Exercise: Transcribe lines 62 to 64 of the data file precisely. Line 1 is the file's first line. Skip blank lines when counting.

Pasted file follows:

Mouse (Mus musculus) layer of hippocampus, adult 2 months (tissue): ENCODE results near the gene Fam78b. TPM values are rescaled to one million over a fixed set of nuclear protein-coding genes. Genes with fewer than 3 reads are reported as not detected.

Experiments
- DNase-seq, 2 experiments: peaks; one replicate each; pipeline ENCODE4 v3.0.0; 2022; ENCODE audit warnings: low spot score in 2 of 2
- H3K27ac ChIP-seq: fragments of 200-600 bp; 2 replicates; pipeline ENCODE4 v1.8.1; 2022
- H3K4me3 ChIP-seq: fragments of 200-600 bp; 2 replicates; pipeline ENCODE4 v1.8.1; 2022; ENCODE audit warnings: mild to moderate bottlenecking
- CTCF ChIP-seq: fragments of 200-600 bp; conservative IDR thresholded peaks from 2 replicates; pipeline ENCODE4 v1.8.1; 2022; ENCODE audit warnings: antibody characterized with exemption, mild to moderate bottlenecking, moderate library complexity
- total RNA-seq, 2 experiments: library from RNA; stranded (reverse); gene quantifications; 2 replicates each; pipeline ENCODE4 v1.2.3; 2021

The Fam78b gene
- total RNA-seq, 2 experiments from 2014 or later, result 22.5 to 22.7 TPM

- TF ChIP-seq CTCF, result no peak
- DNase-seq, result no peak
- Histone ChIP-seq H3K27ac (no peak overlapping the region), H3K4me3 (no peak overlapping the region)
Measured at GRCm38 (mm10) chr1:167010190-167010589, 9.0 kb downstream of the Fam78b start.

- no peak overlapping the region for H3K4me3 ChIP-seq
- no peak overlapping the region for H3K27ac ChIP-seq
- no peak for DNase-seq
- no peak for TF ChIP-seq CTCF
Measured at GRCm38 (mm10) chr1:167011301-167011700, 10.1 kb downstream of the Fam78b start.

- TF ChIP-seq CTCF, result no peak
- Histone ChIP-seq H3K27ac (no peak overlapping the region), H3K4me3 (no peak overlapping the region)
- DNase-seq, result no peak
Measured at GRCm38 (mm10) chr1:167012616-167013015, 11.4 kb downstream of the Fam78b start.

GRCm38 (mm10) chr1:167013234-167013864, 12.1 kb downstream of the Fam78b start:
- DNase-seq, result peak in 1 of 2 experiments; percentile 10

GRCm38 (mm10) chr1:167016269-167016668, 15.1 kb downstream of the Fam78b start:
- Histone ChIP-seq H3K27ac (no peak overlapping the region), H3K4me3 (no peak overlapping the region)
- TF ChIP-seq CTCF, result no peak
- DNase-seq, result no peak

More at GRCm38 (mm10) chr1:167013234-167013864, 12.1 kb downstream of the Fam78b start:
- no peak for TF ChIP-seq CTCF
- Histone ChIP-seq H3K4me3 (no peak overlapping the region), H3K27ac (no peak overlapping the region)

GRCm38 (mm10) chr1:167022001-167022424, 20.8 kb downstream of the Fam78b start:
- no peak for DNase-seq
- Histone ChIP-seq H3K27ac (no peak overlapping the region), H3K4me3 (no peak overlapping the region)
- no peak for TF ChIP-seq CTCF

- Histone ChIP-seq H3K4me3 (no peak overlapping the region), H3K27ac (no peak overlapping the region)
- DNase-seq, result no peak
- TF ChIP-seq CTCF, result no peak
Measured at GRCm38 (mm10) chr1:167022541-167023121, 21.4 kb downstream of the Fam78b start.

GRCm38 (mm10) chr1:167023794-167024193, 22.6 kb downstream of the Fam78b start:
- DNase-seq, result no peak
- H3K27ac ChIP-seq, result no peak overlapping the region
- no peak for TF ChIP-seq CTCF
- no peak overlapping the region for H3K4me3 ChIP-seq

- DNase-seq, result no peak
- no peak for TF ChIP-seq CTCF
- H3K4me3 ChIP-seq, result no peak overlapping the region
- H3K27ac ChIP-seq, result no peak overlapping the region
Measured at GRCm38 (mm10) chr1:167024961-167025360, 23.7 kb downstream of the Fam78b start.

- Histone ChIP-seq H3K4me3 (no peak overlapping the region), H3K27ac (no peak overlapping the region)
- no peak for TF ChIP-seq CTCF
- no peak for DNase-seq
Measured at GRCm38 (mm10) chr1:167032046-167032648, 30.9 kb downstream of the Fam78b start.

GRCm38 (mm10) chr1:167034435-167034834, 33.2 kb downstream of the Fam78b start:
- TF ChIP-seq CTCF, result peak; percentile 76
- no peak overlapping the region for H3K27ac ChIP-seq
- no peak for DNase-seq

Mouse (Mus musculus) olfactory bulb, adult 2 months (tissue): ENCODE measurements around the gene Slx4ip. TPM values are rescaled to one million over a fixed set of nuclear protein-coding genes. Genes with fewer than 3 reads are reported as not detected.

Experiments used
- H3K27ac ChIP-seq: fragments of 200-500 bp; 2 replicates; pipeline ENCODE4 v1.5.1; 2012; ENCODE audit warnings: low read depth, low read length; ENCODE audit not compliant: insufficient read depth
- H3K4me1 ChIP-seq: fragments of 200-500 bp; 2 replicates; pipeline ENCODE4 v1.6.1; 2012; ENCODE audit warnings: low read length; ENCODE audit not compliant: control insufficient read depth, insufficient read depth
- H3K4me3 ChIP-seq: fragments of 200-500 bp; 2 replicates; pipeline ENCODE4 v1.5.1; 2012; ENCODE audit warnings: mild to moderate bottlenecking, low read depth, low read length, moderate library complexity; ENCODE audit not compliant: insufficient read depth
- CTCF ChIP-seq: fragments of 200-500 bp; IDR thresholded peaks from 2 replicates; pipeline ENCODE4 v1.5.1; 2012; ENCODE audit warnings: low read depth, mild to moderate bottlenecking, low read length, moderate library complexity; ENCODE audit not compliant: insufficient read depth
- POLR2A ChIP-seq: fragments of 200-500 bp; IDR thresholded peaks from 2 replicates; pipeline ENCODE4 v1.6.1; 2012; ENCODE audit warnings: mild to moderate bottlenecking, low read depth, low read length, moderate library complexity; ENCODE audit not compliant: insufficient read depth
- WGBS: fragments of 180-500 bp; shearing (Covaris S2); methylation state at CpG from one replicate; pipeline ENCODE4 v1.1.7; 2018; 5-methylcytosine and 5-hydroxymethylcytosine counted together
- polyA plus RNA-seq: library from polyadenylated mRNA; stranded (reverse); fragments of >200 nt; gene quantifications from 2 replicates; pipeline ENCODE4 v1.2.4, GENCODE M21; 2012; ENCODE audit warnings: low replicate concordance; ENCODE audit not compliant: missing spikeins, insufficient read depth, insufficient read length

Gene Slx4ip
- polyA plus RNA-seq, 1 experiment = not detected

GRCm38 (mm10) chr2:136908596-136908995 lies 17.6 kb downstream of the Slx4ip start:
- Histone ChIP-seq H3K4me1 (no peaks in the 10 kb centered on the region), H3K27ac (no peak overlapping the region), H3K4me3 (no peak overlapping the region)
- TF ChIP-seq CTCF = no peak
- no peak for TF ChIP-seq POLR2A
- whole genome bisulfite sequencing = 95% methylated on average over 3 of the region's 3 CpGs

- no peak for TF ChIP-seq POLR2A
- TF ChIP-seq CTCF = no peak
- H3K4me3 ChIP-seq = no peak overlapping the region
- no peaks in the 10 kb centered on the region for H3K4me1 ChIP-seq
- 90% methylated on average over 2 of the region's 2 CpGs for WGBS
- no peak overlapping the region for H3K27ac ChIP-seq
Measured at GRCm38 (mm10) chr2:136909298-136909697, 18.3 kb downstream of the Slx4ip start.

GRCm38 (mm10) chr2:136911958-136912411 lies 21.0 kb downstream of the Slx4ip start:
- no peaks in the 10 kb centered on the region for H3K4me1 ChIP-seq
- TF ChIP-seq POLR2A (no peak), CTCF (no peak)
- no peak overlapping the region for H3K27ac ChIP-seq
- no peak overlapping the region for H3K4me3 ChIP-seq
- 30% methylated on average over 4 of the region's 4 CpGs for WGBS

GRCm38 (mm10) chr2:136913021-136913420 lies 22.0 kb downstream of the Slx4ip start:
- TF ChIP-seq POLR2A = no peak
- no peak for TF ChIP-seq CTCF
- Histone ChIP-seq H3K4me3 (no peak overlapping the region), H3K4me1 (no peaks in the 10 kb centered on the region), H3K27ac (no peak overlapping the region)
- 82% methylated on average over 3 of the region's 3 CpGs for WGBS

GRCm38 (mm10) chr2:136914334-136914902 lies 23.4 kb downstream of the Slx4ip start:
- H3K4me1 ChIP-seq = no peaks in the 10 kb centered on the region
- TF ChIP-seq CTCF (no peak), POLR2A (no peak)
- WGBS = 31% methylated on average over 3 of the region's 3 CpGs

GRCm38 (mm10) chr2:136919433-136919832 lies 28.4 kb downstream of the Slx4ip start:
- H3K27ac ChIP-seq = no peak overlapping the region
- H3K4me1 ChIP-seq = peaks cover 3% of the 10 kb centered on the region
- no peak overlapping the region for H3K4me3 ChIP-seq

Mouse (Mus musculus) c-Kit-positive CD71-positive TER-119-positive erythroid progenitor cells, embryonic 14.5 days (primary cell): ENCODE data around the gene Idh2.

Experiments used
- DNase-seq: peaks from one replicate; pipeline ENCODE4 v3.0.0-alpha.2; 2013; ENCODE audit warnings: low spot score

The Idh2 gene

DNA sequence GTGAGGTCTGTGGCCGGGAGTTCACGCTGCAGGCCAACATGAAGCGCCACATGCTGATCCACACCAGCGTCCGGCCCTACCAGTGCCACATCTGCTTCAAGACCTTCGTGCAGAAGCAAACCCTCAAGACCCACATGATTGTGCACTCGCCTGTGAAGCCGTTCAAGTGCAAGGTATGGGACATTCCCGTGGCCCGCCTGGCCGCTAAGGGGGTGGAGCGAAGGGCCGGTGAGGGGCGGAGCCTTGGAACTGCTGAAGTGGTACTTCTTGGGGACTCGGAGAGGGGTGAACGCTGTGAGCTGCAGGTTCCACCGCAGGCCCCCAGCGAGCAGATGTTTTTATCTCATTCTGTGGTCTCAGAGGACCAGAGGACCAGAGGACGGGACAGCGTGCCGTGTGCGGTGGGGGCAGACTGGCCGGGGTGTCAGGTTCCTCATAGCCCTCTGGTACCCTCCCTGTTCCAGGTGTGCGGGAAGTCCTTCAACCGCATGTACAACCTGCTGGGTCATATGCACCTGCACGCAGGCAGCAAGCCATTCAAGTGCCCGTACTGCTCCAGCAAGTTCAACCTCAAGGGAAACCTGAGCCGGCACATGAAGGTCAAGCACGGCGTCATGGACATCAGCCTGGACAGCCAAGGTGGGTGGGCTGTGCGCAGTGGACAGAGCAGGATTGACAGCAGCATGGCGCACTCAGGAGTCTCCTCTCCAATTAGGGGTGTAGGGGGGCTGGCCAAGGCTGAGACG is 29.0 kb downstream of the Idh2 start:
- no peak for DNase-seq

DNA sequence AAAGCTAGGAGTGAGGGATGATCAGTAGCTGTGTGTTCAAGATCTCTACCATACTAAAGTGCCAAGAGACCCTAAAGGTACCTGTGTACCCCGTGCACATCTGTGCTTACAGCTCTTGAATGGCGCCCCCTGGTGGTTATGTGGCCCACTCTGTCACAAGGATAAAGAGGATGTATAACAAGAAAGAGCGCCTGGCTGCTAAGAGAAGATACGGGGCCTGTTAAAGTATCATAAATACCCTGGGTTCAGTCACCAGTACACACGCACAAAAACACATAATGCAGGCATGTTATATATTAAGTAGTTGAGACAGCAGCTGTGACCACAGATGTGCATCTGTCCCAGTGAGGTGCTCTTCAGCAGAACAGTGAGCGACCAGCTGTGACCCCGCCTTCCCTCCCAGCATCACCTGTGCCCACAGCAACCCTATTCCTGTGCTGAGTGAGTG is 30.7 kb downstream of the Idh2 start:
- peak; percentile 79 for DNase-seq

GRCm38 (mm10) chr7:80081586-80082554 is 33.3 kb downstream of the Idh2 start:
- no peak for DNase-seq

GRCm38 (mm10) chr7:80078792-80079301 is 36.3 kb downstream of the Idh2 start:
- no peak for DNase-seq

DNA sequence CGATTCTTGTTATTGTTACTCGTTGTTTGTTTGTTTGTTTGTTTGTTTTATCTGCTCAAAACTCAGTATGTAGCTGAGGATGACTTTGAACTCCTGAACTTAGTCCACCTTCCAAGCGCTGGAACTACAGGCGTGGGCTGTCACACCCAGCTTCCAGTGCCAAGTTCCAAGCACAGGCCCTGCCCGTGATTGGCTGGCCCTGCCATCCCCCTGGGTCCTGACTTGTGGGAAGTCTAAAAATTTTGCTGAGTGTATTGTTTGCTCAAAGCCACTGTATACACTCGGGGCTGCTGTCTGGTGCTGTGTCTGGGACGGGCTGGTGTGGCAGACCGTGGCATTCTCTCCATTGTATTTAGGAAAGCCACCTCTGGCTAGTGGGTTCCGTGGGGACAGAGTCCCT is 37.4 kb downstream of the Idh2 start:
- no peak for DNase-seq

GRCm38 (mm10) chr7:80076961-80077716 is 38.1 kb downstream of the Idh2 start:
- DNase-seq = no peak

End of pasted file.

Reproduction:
- H3K4me3 ChIP-seq: fragments of 200-500 bp; 2 replicates; pipeline ENCODE4 v1.5.1; 2012; ENCODE audit warnings: mild to moderate bottlenecking, low read depth, low read length, moderate library complexity; ENCODE audit not compliant: insufficient read depth
- CTCF ChIP-seq: fragments of 200-500 bp; IDR thresholded peaks from 2 replicates; pipeline ENCODE4 v1.5.1; 2012; ENCODE audit warnings: low read depth, mild to moderate bottlenecking, low read length, moderate library complexity; ENCODE audit not compliant: insufficient read depth
- POLR2A ChIP-seq: fragments of 200-500 bp; IDR thresholded peaks from 2 replicates; pipeline ENCODE4 v1.6.1; 2012; ENCODE audit warnings: mild to moderate bottlenecking, low read depth, low read length, moderate library complexity; ENCODE audit not compliant: insufficient read depth